The disgruntled former employee or colleague makes an unpleasant comment about your company. That one particular customer who just could not be pleased – no matter what lengths you were willing to go to make it right. A blog reference about your company – written by the competition.
Is this what you want to pop up when a potential client does a quick Google search? There are, indeed, ways that your online reputation can be adversely effected, and until recently, once it was out there in cyberspace, there wasn’t a whole lot you could do about it. But now there is.
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Reflect upon the many reasons to consider using a free or paid service to protect your greatest asset: your reputation.
If you take some precautionary measures, your hard work, positive outcomes, and years of service can and will rise to the top of the screen. That’s right where you want to be found.
Online reputation protection is as important to your company as your home insurance or health care policy is to you. It’s a form of insurance, and it’s worth it. Most people who conduct on online search look at the results from the first page. You want that first page to carry all that is good and right about you or your organization, and that’s where this service can be incredibly helpful.
No one and no company is perfect. But with some online reputation protection, the negative content can be pushed further down in the search results. It’s all right if there has been some “negative,” because these are truly opportunities for you to showcase your customer service and problem resolution skills.
But these are not the results that you want your customers or buyers to see first. The negative words won’t disappear, but through applying certain methods of online reputation management, they can be harder to find so that the good stuff rises to the top. And it should.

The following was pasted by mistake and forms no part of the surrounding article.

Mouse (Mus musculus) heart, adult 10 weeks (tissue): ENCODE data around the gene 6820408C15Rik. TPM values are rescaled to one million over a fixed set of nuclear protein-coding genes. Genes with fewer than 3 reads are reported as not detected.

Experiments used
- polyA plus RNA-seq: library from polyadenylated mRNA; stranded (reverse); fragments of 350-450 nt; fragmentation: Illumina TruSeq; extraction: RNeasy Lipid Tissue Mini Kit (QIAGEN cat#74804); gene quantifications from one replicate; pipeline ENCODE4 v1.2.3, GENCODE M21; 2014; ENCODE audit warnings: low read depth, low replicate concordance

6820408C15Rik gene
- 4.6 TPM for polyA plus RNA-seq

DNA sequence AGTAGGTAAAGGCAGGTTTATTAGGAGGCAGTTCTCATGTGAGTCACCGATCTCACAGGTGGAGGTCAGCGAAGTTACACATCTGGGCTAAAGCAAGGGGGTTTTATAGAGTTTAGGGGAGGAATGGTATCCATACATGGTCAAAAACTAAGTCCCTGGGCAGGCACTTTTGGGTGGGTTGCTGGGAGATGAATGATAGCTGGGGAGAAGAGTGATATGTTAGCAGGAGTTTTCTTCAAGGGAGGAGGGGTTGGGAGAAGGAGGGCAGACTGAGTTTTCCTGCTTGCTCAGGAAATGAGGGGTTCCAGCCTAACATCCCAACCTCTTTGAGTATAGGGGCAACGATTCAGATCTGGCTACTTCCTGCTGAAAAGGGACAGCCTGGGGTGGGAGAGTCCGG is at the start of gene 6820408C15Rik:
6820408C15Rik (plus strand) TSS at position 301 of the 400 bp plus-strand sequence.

Your online reputation management will create fresh, unique content for your website, and they will post it often. Newly updated materials rise to the top, as well. Keeping useful, innovative ideas flowing into your blog or website will assist in maintaining strong and positive SEO results.
To Err Is Human
Online reputation protection isn’t just for companies. It is important for individuals, as well.
HR starts with a quick online search almost every time they are in the beginning phases of hiring someone. Think about what could come up about you. These results can catapult you into a new job or career – or be solely responsible for you not even being offered an interview.
One HR manager recently shared a story about a potential hire who had a stellar resume. A quick search revealed some recent photos of some workplace shenanigans that were posted on Facebook. He didn’t even get an interview. If he was willing to behave in such an appalling way at his old job, what would stop him from behaving that way in the new place? The tough reality is that he probably never even knew why he didn’t get the chance to engage with an interviewer about his excellent results in sales. What a shame.
“It Takes 20 Minutes to Build a Reputation, and Five Minutes to Ruin It”
Mr. Warren Buffet said it best. (Though, in this day and age, those five minutes might need to be reduced to “twenty characters” or “one sound bite.”)
The truth is, in seconds, a piece of false or damaging information can hit the virtual world and cause quite a commotion. If you are not even aware that unflattering and potentially detrimental words are being written about you, how can you protect yourself from that fallout?
Without some form of online reputation protection, it is virtually impossible to keep track of all that can be said. You’ve worked hard to get where you are. Protect that investment, and consider doing some SEO and ORM research on which method will best keep your right where you need to be: at the top.
Image source: http://www.cloudinsight.co.uk/
This sounds very true to life in my line of work too. I work as an English teacher abroad and there are a limited amount of people who apply for these jobs in my area and only a few websites where they gather, so some employers will check for obvious aliases on those websites and may ask around the community. Something you said that was taken the wrong way might get back to the wrong person and completely ruin your chances, while a good reputation can help.
I do very similar to this idea by creating useful things such as learning games and having my name on them, so people are more likely to find that than anything else – or even have previously seen them from other teachers using them. Anything I wouldn’t want getting back to anyone who knows it’s me, is posted by another username.
It’s interesting to know that such a similar tactic can be used by companies.